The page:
Structural analysis of basin margin laramide folding and fault reactivation in the south-central Wind River Basin, Schoettlin Mountain quadrangle, Fremont County, Wyoming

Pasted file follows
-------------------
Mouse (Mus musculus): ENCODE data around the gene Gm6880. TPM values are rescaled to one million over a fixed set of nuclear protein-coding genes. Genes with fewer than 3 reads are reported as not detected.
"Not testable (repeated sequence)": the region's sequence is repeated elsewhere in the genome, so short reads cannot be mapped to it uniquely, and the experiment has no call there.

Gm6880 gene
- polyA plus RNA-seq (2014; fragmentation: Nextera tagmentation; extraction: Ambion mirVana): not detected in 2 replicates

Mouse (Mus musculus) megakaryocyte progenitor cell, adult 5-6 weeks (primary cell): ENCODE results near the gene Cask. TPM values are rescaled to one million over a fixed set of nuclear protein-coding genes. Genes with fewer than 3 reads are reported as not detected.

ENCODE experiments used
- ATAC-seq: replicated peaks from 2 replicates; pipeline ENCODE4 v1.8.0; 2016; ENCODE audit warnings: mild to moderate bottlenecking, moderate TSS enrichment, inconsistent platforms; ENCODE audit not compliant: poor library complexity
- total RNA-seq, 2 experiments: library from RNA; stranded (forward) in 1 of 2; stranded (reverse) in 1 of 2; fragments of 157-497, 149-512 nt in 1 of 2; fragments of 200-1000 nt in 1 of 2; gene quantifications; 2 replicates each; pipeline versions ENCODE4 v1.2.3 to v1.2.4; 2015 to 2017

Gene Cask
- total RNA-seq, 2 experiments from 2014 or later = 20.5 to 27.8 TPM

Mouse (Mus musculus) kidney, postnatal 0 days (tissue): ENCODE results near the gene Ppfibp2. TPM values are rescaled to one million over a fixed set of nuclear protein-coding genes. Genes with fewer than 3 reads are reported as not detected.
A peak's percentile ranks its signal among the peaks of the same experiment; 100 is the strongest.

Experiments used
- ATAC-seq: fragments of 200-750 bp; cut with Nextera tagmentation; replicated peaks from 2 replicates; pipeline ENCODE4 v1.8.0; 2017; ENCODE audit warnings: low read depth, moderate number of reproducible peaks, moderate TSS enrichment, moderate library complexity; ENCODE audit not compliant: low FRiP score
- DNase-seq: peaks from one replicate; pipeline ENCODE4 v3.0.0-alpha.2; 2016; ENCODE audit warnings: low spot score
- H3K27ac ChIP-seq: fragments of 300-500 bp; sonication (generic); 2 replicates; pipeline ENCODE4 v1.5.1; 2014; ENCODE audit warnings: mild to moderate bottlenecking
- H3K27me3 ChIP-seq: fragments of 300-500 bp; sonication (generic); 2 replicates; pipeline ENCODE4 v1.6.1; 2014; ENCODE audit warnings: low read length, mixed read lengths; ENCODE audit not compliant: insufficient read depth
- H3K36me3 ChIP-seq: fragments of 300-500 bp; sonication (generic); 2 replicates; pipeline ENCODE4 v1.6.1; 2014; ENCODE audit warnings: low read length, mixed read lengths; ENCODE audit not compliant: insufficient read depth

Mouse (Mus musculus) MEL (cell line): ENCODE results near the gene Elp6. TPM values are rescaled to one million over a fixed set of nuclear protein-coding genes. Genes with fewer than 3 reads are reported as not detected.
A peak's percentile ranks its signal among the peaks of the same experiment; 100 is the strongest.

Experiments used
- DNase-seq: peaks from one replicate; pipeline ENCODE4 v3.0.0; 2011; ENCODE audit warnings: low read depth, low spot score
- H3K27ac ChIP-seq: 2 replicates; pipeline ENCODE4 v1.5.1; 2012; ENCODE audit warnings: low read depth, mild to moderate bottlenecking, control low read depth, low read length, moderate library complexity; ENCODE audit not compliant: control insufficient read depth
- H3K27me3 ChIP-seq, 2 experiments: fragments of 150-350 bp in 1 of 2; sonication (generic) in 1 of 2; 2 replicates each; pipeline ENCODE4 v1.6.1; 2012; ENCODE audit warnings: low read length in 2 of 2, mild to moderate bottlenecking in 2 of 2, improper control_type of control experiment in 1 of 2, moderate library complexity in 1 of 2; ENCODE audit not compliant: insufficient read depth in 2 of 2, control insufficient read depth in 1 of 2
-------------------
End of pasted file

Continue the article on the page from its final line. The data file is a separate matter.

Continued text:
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[ACCESS RESTRICTED TO THE UNIVERSITY OF MISSOURI AT AUTHOR'S REQUEST.] The southwestern margin of the Wind River basin contains a series of southwest verging, left-stepping, en-echelon Laramide-aged folds that fold Paleozoic and Mesozoic strata dipping off the uplifted Precambrian core of the Wind River Mountains. The origin of such basin margin folds and their mechanics of formation are significant to the understanding of Laramide fold mechanics and the structural localization of hydrocarbons. Geologic mapping of the southernmost, up-plunge end of these basin-margin fold structures shows the region to be divided into two structurally distinct zones: a northern zone containing Sheep Mountain anticline (ShMA) and a southern zone containing Schoettlin Mountain anticline (ScMA). The two structural zones contain fundamentally different structural orientations and basement-cover fault displacements. The ShMA is a SW vergent fold that plunges shallowly toward ~N15̊°W and is similar in geometry and structural orientation to other Laramide folds that extend to the northwest along the basin-margin fold trend. Folding of ShMA is interpreted to be controlled by a blind basement-involved thrust with a vertical throw of ~190 feet. Conversely, the Schoettlin Mountain anticline (ScMA) in the southern structural zone, is a variably plunging, ENE-WSW trending, basement cored anticline that is bounded to the south by the Beaver Creek thrust (BCT). The complex geometry of the ScMA is interpreted to be the result of fault-related folding along the BCT; however, the fault displacement along the BCT has an estimated vertical throw of ~3,000 feet, which is substantially larger than the ~190 feet inferred for ShMA. The clear boundary between the two distinct structural zones, the Clear Creek fault (CCF), is a steep southerly dipping, ENE-WSW trending fault with a south-side-up sense of displacement in the study area. Using results from geologic mapping, balanced cross-sections, fold-related fracture analyses, and a 2-D seismic reflection and refraction experiment, this study argues that both the ShMA and ScMA fold structures are fault-related forced folds. Furthermore, the CCF is interpreted to represent a pre-Laramide feature reactivated late in the overall development of the local folds. The sharp contrasts in fold orientations and fault offsets between the two structural zones are argued here to be a result of complex stress perturbations created by the reactivation of both the CCF and BCT.
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